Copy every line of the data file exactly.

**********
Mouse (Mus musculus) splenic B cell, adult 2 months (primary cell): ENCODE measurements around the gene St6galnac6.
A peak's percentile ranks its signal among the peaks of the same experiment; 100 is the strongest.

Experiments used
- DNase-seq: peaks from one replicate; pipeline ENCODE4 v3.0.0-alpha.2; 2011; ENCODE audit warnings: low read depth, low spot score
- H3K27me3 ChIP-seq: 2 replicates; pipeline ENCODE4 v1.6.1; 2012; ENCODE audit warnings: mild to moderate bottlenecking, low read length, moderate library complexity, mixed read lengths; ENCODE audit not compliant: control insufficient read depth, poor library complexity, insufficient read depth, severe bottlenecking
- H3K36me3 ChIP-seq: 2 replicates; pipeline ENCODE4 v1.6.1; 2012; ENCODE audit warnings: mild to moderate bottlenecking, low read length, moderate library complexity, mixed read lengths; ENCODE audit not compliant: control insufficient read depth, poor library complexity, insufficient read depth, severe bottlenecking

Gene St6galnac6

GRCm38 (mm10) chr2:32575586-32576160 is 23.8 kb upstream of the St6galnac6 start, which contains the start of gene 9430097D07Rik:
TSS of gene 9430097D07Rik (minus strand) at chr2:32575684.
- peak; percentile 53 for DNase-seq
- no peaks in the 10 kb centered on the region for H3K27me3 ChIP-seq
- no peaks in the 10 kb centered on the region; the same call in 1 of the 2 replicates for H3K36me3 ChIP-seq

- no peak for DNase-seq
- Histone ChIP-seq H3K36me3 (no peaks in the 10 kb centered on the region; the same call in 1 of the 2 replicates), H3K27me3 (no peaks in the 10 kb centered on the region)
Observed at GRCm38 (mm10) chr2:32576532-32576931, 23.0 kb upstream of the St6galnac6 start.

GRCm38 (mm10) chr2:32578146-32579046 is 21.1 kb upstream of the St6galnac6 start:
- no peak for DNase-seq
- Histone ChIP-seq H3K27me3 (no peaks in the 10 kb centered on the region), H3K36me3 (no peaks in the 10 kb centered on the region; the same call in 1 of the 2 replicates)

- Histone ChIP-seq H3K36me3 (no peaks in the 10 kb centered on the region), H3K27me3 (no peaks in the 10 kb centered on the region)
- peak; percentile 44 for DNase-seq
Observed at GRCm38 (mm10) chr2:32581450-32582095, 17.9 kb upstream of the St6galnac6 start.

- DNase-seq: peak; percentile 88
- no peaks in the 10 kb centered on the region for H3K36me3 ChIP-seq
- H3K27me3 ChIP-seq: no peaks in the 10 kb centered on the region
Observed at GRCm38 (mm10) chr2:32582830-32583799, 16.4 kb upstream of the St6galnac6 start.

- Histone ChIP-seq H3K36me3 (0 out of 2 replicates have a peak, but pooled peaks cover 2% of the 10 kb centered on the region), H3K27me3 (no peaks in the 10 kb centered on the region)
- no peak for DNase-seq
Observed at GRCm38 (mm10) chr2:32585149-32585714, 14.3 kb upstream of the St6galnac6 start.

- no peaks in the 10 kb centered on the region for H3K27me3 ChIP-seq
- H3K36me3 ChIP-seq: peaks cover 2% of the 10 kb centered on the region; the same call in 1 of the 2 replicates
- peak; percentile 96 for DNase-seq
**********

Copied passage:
Mouse (Mus musculus) splenic B cell, adult 2 months (primary cell): ENCODE measurements around the gene St6galnac6.
A peak's percentile ranks its signal among the peaks of the same experiment; 100 is the strongest.

Experiments used
- DNase-seq: peaks from one replicate; pipeline ENCODE4 v3.0.0-alpha.2; 2011; ENCODE audit warnings: low read depth, low spot score
- H3K27me3 ChIP-seq: 2 replicates; pipeline ENCODE4 v1.6.1; 2012; ENCODE audit warnings: mild to moderate bottlenecking, low read length, moderate library complexity, mixed read lengths; ENCODE audit not compliant: control insufficient read depth, poor library complexity, insufficient read depth, severe bottlenecking
- H3K36me3 ChIP-seq: 2 replicates; pipeline ENCODE4 v1.6.1; 2012; ENCODE audit warnings: mild to moderate bottlenecking, low read length, moderate library complexity, mixed read lengths; ENCODE audit not compliant: control insufficient read depth, poor library complexity, insufficient read depth, severe bottlenecking

Gene St6galnac6

GRCm38 (mm10) chr2:32575586-32576160 is 23.8 kb upstream of the St6galnac6 start, which contains the start of gene 9430097D07Rik:
TSS of gene 9430097D07Rik (minus strand) at chr2:32575684.
- peak; percentile 53 for DNase-seq
- no peaks in the 10 kb centered on the region for H3K27me3 ChIP-seq
- no peaks in the 10 kb centered on the region; the same call in 1 of the 2 replicates for H3K36me3 ChIP-seq

- no peak for DNase-seq
- Histone ChIP-seq H3K36me3 (no peaks in the 10 kb centered on the region; the same call in 1 of the 2 replicates), H3K27me3 (no peaks in the 10 kb centered on the region)
Observed at GRCm38 (mm10) chr2:32576532-32576931, 23.0 kb upstream of the St6galnac6 start.

GRCm38 (mm10) chr2:32578146-32579046 is 21.1 kb upstream of the St6galnac6 start:
- no peak for DNase-seq
- Histone ChIP-seq H3K27me3 (no peaks in the 10 kb centered on the region), H3K36me3 (no peaks in the 10 kb centered on the region; the same call in 1 of the 2 replicates)

- Histone ChIP-seq H3K36me3 (no peaks in the 10 kb centered on the region), H3K27me3 (no peaks in the 10 kb centered on the region)
- peak; percentile 44 for DNase-seq
Observed at GRCm38 (mm10) chr2:32581450-32582095, 17.9 kb upstream of the St6galnac6 start.

- DNase-seq: peak; percentile 88
- no peaks in the 10 kb centered on the region for H3K36me3 ChIP-seq
- H3K27me3 ChIP-seq: no peaks in the 10 kb centered on the region
Observed at GRCm38 (mm10) chr2:32582830-32583799, 16.4 kb upstream of the St6galnac6 start.

- Histone ChIP-seq H3K36me3 (0 out of 2 replicates have a peak, but pooled peaks cover 2% of the 10 kb centered on the region), H3K27me3 (no peaks in the 10 kb centered on the region)
- no peak for DNase-seq
Observed at GRCm38 (mm10) chr2:32585149-32585714, 14.3 kb upstream of the St6galnac6 start.

- no peaks in the 10 kb centered on the region for H3K27me3 ChIP-seq
- H3K36me3 ChIP-seq: peaks cover 2% of the 10 kb centered on the region; the same call in 1 of the 2 replicates
- peak; percentile 96 for DNase-seq